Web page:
|Dryas flowers. Credit: Mikko Tiusanen|
Global change is causing drastic changes in the pollinator communities of the Arctic. While arctic flowers are visited by a wide range of insects, flies in family Muscidae have been proposed as a pollinator group of particular importance.
Researchers from Finland, Sweden, Denmark and Canada teamed up to record what insects visited flowers of the evergreen dwarf shrubs of the genus Dryas. They chose 15 sites in northeast Greenland, then returned to score the seed set of these flowers to determine if it actually has been pollinated. The results were clear: the more of the house fly -like relatives of the family Muscidae were present, the more flowers set seed. Among these flies, a single spcies best explained seed set, Spilogona sanctipauli.
To record the insects visiting a plant, the researchers invented self-trapping flowers. They cut sticky traps for greenhouses into the shape of natural looking flowers and hid those among the real ones. This saved them from the alternative which would have been to stare at the flowers for a long time to record flies that land on the flower. DNA barcoding was utilized to identify all their victims (some 8000 of them).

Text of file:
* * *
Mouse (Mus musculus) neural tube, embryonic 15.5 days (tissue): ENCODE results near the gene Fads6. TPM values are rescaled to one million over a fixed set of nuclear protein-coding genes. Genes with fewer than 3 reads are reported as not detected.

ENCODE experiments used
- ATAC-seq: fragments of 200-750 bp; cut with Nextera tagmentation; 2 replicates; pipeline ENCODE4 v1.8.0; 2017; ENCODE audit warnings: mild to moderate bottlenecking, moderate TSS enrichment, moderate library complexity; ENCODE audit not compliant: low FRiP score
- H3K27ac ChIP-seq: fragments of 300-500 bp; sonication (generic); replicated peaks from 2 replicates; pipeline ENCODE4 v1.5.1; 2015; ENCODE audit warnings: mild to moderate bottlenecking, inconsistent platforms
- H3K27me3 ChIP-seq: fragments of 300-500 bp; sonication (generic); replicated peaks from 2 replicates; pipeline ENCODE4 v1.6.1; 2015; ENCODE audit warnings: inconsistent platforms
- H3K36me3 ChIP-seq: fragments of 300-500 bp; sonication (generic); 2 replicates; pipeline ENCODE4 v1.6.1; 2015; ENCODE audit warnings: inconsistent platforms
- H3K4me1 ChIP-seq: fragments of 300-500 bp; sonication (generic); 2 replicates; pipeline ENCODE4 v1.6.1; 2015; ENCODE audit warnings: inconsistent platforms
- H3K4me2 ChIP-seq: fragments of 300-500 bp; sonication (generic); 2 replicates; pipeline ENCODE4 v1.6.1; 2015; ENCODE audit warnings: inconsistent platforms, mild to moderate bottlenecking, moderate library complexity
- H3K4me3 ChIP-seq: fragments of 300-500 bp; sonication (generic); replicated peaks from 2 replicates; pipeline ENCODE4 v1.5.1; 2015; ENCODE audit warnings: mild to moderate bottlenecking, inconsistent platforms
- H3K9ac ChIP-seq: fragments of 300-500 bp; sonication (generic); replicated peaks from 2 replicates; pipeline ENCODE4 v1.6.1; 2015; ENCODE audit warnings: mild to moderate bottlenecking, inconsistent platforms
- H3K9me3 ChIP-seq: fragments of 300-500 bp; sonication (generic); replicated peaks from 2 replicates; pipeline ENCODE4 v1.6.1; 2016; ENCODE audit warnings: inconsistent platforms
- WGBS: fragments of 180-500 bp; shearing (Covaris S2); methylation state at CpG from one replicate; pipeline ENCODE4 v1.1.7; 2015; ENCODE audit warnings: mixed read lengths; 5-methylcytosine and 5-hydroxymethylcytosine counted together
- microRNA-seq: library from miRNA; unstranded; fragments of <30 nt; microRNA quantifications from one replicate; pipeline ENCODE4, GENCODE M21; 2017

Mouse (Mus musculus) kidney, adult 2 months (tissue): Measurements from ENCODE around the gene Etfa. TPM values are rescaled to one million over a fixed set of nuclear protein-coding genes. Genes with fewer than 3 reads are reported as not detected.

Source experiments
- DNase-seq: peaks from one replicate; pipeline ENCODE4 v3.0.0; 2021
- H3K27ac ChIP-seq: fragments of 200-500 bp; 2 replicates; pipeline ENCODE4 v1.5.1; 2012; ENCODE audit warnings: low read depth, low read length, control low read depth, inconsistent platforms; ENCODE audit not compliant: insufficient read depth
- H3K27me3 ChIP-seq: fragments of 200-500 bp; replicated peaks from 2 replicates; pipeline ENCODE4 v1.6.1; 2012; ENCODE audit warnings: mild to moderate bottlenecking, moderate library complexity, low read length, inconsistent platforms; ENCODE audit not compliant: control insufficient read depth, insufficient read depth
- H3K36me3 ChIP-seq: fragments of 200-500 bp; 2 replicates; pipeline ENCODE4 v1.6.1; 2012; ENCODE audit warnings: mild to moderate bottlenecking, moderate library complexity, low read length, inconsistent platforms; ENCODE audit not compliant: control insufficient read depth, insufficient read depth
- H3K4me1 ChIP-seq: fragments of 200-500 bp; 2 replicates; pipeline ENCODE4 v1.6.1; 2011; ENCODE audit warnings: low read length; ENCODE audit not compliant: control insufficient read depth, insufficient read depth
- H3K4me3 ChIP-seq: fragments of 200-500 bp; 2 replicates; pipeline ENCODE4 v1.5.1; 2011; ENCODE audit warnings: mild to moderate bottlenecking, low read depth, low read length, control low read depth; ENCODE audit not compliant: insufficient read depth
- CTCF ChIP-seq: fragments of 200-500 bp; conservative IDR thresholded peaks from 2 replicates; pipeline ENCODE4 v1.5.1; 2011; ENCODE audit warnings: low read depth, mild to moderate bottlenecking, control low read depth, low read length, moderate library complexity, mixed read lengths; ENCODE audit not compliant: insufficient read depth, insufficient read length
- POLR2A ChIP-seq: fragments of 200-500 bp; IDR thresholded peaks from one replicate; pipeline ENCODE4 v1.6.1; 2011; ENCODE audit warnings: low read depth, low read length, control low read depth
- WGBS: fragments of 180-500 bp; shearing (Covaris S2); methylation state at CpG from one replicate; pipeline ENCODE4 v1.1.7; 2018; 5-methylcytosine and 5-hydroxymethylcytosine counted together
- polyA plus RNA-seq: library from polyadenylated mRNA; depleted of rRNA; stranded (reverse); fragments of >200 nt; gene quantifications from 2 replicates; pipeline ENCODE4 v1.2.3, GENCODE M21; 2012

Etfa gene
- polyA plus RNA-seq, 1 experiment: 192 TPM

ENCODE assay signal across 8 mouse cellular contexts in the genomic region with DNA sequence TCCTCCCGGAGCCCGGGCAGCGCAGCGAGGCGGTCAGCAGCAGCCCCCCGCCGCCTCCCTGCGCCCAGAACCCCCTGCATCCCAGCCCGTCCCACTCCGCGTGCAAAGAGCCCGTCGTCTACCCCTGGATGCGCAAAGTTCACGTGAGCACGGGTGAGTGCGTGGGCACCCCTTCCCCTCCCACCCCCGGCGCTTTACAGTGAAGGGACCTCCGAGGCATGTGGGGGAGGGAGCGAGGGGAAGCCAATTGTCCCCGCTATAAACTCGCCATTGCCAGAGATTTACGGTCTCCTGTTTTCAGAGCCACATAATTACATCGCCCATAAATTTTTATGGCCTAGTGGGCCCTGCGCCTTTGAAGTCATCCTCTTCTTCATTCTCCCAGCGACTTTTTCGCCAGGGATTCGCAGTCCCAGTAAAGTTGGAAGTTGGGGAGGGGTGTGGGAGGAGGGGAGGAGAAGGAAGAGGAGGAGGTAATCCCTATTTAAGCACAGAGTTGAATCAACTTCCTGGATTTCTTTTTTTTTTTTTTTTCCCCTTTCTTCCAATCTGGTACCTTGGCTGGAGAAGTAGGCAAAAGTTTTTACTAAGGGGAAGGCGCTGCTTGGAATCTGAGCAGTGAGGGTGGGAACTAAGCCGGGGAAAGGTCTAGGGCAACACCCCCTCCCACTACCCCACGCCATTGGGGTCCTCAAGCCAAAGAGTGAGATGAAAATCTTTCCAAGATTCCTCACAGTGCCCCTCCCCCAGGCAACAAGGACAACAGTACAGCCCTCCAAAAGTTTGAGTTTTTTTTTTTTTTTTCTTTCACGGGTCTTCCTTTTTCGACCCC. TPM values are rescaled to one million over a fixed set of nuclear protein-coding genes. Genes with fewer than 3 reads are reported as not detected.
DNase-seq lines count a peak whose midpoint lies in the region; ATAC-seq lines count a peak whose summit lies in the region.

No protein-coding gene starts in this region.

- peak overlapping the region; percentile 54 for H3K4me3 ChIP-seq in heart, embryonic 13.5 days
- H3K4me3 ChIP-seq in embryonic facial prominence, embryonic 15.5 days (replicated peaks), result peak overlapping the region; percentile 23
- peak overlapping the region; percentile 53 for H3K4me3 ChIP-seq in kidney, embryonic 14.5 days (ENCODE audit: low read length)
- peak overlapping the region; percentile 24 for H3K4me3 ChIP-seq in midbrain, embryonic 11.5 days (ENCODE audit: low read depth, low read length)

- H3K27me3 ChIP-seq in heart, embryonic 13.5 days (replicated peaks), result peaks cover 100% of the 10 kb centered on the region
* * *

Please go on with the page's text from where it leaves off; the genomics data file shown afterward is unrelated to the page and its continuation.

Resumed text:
While exciting, the current findings also raise concerns. The very same flies which were found to be so important for Dryas species are now declining in this region. Part of this decline may be due to an increasing temporal mismatch between the occurrence of the flies and their flower resources. To test this hypothesis, the researchers recorded if insects visited flowers early versus late in the season, i.e., during peak flowering or later, when there are less flowers in bloom. They found that many insects visited after peak flowering.
This quite worrying as with the warming of the arctic, flowering time will shift to earlier times, whereas insects seem to be able to adapt to that. Hence, we actually see the timing of avens sliding into the early summer when less flies are there to service the flowers. For the plant, this means less pollinators, and for the flies, this means less food. If this rift expands, then this may threaten arctic pollination.